November 4, 2009 / 1:32 PM / 11 years ago

CANADA FX DEBT-C$ hits highest in more than a week

 * C$ rises to 94.14 U.S. cents
 * Bonds slip as stocks gain
 * U.S. Federal Reserve, Bank of Canada in focus
 TORONTO, Nov 4 (Reuters) - The Canadian dollar hit its
highest level in more than week against the U.S. dollar on
Wednesday morning, building on gains made on the back of rising
oil and record gold prices ahead of a key interest rate
decision by the U.S. Federal Reserve.
 The gains follow two straight higher closes this week, as
gold prices cruised to a record high above $1,095 an ounce and
as climbing oil prices also lifted the commodity-linked
currency. [GOL/] [O/R]
 The Canadian dollar strengthened as high as C$1.0597 to the
U.S. dollar, or 94.37 U.S. cents, its highest since Oct. 26.
 At 8:10 a.m. (1310 GMT), it was at C$1.0622 to the U.S.
dollar, or 94.14 U.S. cents, up from C$1.0682 to the U.S.
dollar, or 93.62 U.S. cents, at Tuesday's close.
 Global stock market advances also offered support, as
investors were encouraged by euro zone service sector growth
[PMI], and ahead of this afternoon's interest rate decision by
the U.S. Federal Reserve.
 A little-changed statement would likely put additional
pressure on the U.S. dollar, and fuel further gains in the
Canadian dollar.
 But before the Fed releases its decision at 2:15 p.m. (1915
GMT), market watchers may monitor Bank of Canada Deputy
Governor John Murray, who will be speaking in Prince George,
British Columbia, at 11:05 a.m. (1605 GMT), on "Central Banking
Revealed: How We Promote Canada's Economic and Financial
 Currency watchers may look to see if the Bank of Canada
will reiterate that it has a suite of tools at their disposal
to temper the currency's strength.
 "I wouldn't be surprised to hear the Bank of Canada speak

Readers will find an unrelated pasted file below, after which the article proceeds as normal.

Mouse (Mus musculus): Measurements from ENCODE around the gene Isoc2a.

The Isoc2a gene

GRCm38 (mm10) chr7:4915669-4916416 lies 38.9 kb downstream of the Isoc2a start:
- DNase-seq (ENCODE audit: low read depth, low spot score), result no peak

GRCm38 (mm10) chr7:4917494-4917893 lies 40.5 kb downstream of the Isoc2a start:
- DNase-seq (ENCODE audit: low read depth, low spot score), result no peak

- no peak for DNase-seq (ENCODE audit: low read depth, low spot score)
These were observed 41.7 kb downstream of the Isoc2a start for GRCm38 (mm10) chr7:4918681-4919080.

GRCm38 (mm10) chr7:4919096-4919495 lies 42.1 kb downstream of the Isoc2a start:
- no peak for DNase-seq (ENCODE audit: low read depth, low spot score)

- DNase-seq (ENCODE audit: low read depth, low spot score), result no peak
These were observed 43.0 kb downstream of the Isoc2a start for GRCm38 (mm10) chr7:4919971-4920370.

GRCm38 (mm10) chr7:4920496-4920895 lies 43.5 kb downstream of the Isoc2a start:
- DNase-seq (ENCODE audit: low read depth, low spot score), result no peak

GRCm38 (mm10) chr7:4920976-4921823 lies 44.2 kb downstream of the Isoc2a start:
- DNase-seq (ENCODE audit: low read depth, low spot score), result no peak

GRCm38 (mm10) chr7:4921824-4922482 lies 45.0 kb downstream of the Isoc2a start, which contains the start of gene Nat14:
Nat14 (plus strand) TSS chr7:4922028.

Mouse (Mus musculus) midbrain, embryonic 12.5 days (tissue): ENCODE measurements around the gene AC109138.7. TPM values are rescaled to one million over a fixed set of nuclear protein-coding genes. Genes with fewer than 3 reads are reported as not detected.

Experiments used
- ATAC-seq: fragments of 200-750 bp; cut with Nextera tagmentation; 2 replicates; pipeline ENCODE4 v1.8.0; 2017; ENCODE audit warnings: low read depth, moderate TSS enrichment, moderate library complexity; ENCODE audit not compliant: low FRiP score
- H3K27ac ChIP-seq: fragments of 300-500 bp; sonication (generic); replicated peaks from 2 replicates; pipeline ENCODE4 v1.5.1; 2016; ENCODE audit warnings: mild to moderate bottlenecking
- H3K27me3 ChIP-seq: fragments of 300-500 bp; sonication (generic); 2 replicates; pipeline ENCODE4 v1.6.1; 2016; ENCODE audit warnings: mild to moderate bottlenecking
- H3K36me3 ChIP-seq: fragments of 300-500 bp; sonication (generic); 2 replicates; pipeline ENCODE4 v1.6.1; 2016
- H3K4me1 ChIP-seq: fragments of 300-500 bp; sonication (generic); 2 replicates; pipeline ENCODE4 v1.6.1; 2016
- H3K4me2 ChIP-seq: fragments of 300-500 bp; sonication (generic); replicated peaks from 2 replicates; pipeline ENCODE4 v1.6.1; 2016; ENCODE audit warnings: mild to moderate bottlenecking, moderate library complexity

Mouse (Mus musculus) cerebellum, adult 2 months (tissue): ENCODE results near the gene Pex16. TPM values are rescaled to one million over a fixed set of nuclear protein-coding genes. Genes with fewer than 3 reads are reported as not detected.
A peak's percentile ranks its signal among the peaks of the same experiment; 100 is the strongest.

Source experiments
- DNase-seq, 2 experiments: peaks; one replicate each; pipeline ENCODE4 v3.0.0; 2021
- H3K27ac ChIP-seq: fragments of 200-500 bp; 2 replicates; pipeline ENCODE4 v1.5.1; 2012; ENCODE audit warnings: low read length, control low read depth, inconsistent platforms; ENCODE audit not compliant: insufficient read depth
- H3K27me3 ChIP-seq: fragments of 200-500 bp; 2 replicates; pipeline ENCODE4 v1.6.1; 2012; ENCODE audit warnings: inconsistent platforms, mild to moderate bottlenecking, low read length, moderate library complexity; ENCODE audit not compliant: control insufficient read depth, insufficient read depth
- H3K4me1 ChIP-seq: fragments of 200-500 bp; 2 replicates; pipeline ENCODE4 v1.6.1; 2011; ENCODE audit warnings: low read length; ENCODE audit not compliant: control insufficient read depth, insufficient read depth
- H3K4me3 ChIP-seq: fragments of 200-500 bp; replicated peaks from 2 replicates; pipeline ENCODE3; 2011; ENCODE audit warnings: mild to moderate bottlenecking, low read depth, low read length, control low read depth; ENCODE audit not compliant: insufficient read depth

up as it did last week if we're able to break down below
C$1.05. We'll be watching very closely for that," said C.J.
Gavsie, managing director of foreign exchange sales at BMO
Capital Markets.
 "Eventually the market is going to start challenging the
Bank of Canada on its comments as far as what they'll use as
tools to step in to defend the strength in the Canadian dollar.
So far all they're doing is intervening by their comments."
 The currency's upward march was stalled mid-month in
October after it had neared a 15-month high, which Gavsie
attributed partly to the end of the fiscal year for Canadian
banks. That had taken risk off the table for several
currencies, including the Canadian dollar.
 But it now seems the market is prepared again to take the
Canadian currency higher, perhaps to parity, he said.
 One of the next key events likely to offer direction for
the Canadian dollar is Canadian employment data on Friday,
which is expected to show the economy added 10,000 jobs in
October, although overall influence may depend on the U.S.
nonfarm payrolls data due on the same morning.
 Canadian bond prices were moderately lower across the
curve, spurred by a renewal in risk appetite as stock markets
gained, ahead of Wednesday's statement from the U.S. Federal
Reserve on monetary policy.
 Market players will closely examine the statement to see if
the Fed alters its wording and lays the foundation for tighter
monetary policy at some point in the future. Investors will
also look for hints of when it might deploy an exit strategy
for its massive stimulus programs.
 The two-year bond CA2YT=RR slipped 6 Canadian cents to
C$99.64 to yield 1.427 percent, while the 10-year bond
CA10YT=RR fell 34 Canadian cents to C$102.21 to yield 3.476
 (Reporting by Ka Yan Ng; Editing by Theodore d'Afflisio)

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